The problem a lot of Harley riders face when switching from the OE antenna to a hidden antenna is a loss in signal quality of the AM/FM stations. This is often more of a problem for folks living further out of the cities where broadcasting ranges naturally tend to drop off. There’s no real way to know if the signal drop is due to the antenna or due to distance, without testing your OEM antenna against some of the top hidden antenna brands.
- Rydonair Antenna
- Kuryakyn Tune Trapper
- J&M Audio shorty antenna
- Pingel Radio Antenna
- CravenSpeed Bullet Style Antenna
I’ve done some digging and a fair bit of testing to find out exactly which is the best hidden antenna for Harley Davidson’s.
Something very important worth mentioning is that where you decide to place your hidden antenna can and most likely will play a big factor in the quality of your audio signal.
When it comes to the actual hiding part of the antenna, you have a few options. One option is to place the hidden antenna inside the fairing.
Another option is modify the stock antenna and hide it under the fender so that it comes out under the seat. To do this remove the original antenna from the rear fender and feed the antenna under the fairing all the way so that the end of the receiver sits neatly underneath the seat where it meets the gas tank. While I’m on the topic of seats, If you’re a tall rider like myself, do yourself a favor and check out this guide to Harley Davidson seats for tall guys, and how to make your ride more comfortable with a seat pad.
The other option is run the stock antenna inside the rear wheel well and up along the frame of your bike in the direction of the fuel tank. It’s not going to be completely hidden, but it will be hardly noticeable. Having the antenna on the outside also helps with signal loss. Some of the powered antenna’s work fairly well if placed correctly like underneath the bat wing. Another good option is to look at an amplified hidden antenna whose purpose is to increase the signal strength.
If you go this route, make sure you pick up a rubber plug to cover the hole where the OE antenna comes out – usually between the fender and saddlebag. This mod does make the rear look a lot cleaner and usually works pretty well around town where signals are stronger, but when you head out on a good long ride, expect to lose reception.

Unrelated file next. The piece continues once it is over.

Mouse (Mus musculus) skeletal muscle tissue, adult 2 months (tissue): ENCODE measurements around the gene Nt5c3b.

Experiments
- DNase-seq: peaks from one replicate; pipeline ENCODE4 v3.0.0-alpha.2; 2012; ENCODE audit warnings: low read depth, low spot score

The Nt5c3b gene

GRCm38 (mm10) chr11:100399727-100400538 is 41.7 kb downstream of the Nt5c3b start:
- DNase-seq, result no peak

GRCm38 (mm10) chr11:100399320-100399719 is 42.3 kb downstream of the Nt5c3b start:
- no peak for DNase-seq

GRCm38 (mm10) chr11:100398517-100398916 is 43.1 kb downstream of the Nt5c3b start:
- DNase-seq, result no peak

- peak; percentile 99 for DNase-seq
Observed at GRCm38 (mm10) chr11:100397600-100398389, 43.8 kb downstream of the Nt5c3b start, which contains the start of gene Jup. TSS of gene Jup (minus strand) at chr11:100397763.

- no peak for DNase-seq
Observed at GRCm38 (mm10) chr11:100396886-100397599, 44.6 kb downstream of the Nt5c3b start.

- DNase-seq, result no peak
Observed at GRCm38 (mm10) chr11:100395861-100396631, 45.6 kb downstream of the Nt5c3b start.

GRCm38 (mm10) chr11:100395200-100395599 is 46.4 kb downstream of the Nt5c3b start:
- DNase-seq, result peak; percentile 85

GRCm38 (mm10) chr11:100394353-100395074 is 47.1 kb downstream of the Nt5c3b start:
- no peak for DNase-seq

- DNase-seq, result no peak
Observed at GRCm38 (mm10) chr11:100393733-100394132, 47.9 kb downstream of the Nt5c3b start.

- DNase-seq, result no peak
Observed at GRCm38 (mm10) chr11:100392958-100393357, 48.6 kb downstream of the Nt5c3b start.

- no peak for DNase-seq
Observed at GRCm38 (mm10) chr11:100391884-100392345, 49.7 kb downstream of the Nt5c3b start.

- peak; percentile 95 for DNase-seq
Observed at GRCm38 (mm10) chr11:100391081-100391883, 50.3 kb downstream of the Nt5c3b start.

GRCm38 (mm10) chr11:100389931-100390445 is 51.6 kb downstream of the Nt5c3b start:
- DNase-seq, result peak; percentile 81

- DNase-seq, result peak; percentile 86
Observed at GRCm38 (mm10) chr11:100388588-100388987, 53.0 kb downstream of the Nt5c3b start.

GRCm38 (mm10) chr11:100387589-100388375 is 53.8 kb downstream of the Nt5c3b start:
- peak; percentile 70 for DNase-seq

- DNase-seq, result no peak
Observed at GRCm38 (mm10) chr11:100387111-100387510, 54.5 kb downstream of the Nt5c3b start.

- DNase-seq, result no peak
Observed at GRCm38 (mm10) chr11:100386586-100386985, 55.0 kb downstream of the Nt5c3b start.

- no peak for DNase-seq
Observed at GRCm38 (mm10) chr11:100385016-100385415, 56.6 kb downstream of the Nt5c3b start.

The problem is that not all Harley models allow for this little trick and so finding an antenna specifically designed for this purpose may be your only option.
There are a number of aftermarket hidden antennas, some of them designed specifically for Harley Davidson models. Harley antennas can be a bit pricey – just like all other things Harley, but they do work well.
Harley Davidson Hidden Antenna Reviews
The most popular hidden antenna is the Kuryakyn Tune Trapper. It works great when mounted in the fairing area and the reception is strong enough to pull a strong signal even while working inside a steel garage. It’s a relatively cheap option and definitely worth a try. Ofcourse, reception can vary depending on where you live and the areas you’ll be riding in.
The J&M Audio shorty antenna offers some great reception. It also works really well with the J&M amp and speakers. You’ll most likely get all the same channels that you did with the OEM antenna and a very similar signal quality, if not slightly better. While we’re on the topic of Harley speakers, you can make significant improvements over your existing sound with a speaker upgrade- In this guide I review the best Harley speakers.
The Pingel Radio Antenna is an antenna kit manufactured in the USA which allows you to mount your antenna down below and out of the way. The relocation kit includes all the hardware and brackets you will need. This is another affordable way to hide the OE Harley antenna.
It fit’s great for all radio equipped Harley touring models including the older models from 1985, Electra Glide, Street Glide & Road Glide. Some guys have made comparisons to the Biketronics HogTenna and the Metra. Neither of which seem to offer quite as good reception for local stations.
We took a look at the CravenSpeed Bullet Style Antenna as well. It’s not exactly a hidden antenna, but at 5 inches in length, it’s as hidden as a non hidden antenna gets. It fits pretty much all Harley models from 98-2020 as it’s designed to match the original antenna base exactly.
It’s also great because of how simple it is to install, and it’s made in the USA. It’s incredibly durable as it’s machined from billet aluminium and coated with a neat black non fading finish. But with all antennas, the question is, how good is the signal. In this case, reception is great. Definitely one of the best “hidden” antennas you can fit to your Harley.
A direct competitor to the CravenSpeed Bullet antenna is the Rydonair Antenna. This bad boy has an incredible amount of positive reviews all over the internet and has proven itself to be one of the best short stubby antennas that you could fit to your Harley. It’s super low profile and will work with all 1998-2020 models. It’s slightly longer than the CravenSpeed by 2 inches but it really does work incredibly well. If you’re not concerned about completely hiding your antenna, this would definitely be my recommendation.
The reality is that your Harley is a vehicle. Find an antenna that fits inside the fairing and pair it with any “auto” antenna mod along with a Y cable and it should work just fine. If you’re not interested in using the original Harley antenna and are just looking for a recommendation for a new hidden antenna that offers the best radio signal quality, I would go with the Rydonair Antenna.
If this still doesn’t meet your standards, I would suggest a bluetooth headset that would be compatible with your mobile devices AM/FM player, this will still allow you to communicate with your passenger and the other riders in your group.